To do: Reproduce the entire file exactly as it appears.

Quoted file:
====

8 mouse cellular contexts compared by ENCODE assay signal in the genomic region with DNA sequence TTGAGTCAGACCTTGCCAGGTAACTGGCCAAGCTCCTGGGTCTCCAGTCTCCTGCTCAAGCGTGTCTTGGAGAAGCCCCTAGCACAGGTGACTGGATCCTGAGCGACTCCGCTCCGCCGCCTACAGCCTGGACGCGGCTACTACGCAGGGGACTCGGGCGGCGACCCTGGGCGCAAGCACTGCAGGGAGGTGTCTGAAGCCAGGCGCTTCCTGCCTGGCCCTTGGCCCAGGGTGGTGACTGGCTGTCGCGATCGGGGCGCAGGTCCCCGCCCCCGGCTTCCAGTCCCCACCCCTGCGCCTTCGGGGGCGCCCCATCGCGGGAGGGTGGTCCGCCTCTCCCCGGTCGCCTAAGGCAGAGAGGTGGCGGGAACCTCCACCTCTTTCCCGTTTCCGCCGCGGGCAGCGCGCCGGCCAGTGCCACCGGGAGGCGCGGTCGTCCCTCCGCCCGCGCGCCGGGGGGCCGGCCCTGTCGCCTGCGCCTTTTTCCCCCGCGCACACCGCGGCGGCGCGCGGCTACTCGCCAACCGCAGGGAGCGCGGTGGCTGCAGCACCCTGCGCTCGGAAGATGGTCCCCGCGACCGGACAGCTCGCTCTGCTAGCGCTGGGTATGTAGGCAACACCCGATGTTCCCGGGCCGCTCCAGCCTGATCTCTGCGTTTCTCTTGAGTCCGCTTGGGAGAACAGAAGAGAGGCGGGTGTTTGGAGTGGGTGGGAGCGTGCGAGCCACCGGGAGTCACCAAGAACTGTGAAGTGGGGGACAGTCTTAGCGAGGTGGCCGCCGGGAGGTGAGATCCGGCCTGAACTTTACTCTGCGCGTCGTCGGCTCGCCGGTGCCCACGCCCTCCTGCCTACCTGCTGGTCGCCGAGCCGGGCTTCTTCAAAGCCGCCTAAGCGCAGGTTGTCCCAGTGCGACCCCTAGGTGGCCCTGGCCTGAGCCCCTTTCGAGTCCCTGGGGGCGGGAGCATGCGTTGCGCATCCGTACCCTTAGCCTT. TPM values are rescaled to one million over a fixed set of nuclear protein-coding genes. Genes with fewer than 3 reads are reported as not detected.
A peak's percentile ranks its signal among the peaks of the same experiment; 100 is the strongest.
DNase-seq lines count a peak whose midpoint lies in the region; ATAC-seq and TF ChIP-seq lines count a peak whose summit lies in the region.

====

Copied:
8 mouse cellular contexts compared by ENCODE assay signal in the genomic region with DNA sequence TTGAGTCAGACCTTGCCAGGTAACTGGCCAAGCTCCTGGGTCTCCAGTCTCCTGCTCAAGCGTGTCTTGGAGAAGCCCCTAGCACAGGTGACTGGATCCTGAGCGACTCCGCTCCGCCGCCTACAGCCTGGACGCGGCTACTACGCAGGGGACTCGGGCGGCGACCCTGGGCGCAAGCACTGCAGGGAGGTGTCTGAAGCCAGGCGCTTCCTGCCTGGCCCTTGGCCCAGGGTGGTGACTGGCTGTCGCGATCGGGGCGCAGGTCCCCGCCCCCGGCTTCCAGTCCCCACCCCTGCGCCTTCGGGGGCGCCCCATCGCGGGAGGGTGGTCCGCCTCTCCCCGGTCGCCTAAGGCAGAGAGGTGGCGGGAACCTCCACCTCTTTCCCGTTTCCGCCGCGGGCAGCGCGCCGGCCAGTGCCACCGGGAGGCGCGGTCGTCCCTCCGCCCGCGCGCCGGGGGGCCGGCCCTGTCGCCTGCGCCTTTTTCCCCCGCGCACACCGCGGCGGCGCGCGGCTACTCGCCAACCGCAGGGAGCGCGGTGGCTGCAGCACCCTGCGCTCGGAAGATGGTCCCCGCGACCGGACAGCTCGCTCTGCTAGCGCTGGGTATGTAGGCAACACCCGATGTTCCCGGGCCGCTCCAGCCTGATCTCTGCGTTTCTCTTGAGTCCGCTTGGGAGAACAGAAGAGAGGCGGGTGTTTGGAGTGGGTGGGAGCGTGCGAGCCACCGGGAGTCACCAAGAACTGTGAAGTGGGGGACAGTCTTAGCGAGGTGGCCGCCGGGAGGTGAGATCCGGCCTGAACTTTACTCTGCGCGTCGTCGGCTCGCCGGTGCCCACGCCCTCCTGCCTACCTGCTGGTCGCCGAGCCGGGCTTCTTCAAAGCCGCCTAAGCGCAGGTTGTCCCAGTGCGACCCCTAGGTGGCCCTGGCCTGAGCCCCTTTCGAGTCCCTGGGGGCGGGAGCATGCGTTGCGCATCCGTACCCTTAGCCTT. TPM values are rescaled to one million over a fixed set of nuclear protein-coding genes. Genes with fewer than 3 reads are reported as not detected.
A peak's percentile ranks its signal among the peaks of the same experiment; 100 is the strongest.
DNase-seq lines count a peak whose midpoint lies in the region; ATAC-seq and TF ChIP-seq lines count a peak whose summit lies in the region.